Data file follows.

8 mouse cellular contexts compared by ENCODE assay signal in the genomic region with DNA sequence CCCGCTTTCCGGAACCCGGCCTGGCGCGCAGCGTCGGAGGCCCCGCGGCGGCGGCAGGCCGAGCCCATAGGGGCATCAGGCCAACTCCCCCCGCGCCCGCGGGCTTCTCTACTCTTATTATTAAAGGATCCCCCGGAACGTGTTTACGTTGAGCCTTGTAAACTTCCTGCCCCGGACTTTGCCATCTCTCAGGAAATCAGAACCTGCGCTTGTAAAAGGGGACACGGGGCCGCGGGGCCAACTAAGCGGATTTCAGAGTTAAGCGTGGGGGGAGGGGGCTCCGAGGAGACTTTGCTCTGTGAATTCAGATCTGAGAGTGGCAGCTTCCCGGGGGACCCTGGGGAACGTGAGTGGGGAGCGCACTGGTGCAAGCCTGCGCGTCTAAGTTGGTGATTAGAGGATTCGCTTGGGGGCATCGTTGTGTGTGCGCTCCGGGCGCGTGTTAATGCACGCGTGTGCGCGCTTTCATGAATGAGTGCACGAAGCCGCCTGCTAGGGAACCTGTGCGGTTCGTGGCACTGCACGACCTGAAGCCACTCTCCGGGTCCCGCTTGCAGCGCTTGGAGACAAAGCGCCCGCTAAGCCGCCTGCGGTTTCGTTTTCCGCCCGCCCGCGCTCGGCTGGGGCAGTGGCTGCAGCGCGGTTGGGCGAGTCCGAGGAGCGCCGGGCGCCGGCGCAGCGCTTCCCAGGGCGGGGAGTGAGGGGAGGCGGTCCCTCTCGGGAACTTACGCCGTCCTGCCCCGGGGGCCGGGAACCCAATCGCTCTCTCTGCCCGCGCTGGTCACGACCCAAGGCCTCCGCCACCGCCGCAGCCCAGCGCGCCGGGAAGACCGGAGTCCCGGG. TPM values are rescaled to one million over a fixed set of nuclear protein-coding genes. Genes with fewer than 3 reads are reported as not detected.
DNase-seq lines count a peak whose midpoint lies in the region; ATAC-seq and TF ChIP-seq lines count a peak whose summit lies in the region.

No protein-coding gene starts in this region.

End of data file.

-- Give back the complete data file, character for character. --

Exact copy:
8 mouse cellular contexts compared by ENCODE assay signal in the genomic region with DNA sequence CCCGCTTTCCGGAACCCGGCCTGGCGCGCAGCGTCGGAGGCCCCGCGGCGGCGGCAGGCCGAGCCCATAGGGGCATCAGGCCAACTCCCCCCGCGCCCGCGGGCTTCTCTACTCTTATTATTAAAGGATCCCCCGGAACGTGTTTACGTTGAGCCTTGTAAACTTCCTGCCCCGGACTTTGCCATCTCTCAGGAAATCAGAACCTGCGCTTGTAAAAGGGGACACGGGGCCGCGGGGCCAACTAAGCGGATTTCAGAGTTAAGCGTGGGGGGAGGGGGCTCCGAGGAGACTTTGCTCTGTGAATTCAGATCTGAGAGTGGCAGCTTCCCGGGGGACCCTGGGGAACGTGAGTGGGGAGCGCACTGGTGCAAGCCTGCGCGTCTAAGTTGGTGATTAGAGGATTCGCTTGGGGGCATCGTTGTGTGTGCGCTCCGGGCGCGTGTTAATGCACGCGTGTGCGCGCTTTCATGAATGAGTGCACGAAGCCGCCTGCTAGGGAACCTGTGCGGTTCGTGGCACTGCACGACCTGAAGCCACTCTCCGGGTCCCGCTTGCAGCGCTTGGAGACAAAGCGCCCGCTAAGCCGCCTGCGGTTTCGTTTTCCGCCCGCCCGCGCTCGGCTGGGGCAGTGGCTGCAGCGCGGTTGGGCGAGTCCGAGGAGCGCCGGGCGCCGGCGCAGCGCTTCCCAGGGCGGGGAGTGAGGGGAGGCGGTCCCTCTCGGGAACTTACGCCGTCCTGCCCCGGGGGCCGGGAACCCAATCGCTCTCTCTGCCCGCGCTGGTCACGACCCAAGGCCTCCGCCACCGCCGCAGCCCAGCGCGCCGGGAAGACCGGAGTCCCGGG. TPM values are rescaled to one million over a fixed set of nuclear protein-coding genes. Genes with fewer than 3 reads are reported as not detected.
DNase-seq lines count a peak whose midpoint lies in the region; ATAC-seq and TF ChIP-seq lines count a peak whose summit lies in the region.

No protein-coding gene starts in this region.